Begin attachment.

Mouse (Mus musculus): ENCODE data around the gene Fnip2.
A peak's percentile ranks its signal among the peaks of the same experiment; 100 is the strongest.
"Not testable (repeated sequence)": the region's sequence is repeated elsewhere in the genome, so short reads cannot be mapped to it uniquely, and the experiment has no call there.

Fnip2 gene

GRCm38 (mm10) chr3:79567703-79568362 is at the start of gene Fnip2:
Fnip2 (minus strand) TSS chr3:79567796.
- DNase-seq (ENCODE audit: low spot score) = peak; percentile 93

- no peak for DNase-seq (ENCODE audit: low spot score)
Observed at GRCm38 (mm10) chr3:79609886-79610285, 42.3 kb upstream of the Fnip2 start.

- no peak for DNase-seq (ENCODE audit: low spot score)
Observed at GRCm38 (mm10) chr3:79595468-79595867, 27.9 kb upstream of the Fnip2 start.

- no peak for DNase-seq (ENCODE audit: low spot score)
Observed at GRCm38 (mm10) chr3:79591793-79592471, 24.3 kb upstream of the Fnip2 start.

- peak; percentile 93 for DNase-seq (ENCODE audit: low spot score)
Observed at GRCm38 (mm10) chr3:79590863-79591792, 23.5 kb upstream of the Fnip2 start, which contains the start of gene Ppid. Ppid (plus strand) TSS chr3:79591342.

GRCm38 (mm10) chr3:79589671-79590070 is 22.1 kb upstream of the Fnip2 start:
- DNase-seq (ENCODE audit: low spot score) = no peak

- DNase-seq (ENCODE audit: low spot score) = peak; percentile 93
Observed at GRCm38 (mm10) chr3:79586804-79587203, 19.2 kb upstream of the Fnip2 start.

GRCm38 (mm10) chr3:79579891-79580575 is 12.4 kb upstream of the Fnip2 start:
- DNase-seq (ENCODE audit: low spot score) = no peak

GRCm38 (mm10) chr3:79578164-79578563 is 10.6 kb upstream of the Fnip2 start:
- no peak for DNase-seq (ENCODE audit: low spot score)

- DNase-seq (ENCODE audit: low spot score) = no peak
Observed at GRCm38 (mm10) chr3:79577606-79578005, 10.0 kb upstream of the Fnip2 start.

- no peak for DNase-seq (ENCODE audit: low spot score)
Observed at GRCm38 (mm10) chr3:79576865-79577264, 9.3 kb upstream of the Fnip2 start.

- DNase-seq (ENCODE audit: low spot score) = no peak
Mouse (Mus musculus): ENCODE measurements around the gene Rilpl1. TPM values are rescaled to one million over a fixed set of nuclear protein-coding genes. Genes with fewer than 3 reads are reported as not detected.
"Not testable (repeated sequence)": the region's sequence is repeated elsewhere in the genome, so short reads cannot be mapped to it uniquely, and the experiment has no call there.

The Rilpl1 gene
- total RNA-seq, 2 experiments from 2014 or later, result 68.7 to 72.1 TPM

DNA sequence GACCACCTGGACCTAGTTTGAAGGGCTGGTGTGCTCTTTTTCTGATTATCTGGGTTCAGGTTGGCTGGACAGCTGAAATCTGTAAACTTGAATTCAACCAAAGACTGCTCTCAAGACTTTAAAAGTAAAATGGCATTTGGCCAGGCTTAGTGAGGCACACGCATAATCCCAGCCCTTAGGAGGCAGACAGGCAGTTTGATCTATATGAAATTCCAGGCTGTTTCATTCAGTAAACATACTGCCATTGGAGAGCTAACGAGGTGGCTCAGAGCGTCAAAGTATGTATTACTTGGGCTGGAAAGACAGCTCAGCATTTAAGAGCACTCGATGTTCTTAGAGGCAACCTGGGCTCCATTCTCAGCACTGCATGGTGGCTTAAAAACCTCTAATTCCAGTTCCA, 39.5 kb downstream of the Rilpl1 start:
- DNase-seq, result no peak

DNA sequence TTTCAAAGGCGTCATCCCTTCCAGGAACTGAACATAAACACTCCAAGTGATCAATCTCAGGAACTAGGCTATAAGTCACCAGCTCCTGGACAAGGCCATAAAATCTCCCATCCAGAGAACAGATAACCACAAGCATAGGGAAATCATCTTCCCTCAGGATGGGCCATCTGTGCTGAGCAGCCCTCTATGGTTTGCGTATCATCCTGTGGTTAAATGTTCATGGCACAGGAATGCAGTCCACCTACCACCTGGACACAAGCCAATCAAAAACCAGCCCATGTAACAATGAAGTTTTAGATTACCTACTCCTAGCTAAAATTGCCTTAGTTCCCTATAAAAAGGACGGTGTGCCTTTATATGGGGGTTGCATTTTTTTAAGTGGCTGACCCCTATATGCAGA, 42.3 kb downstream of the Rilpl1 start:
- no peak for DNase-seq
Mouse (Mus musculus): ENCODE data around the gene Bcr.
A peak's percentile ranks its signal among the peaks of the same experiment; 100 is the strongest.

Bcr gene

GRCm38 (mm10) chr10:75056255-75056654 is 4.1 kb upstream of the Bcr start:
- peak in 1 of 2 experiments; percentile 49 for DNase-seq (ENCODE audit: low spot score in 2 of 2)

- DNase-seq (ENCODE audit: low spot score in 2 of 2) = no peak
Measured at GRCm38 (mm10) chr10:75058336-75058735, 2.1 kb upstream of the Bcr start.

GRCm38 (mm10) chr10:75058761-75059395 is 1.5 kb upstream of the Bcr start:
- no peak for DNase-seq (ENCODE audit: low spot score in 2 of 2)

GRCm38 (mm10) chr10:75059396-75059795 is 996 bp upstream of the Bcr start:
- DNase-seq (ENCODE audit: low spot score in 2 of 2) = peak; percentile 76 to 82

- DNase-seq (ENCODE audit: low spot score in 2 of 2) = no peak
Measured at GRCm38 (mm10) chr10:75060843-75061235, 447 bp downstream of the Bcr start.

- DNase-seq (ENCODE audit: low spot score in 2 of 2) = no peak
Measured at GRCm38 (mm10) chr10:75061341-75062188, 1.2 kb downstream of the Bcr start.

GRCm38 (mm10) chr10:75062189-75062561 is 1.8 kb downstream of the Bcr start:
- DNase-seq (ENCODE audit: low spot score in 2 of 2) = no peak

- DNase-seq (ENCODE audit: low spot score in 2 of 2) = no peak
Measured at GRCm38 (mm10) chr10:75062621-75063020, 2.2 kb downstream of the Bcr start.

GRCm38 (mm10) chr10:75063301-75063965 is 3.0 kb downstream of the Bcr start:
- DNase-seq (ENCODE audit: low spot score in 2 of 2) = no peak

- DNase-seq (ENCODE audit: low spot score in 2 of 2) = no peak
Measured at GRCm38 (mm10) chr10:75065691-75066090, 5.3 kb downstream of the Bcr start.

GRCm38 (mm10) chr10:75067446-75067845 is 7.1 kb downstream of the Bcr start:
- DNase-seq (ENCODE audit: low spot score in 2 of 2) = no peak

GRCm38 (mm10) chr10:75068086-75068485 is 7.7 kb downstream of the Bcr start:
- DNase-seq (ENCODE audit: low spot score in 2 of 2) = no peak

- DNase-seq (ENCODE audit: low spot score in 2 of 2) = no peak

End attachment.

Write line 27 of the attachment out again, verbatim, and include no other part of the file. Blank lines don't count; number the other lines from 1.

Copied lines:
Observed at GRCm38 (mm10) chr3:79576865-79577264, 9.3 kb upstream of the Fnip2 start.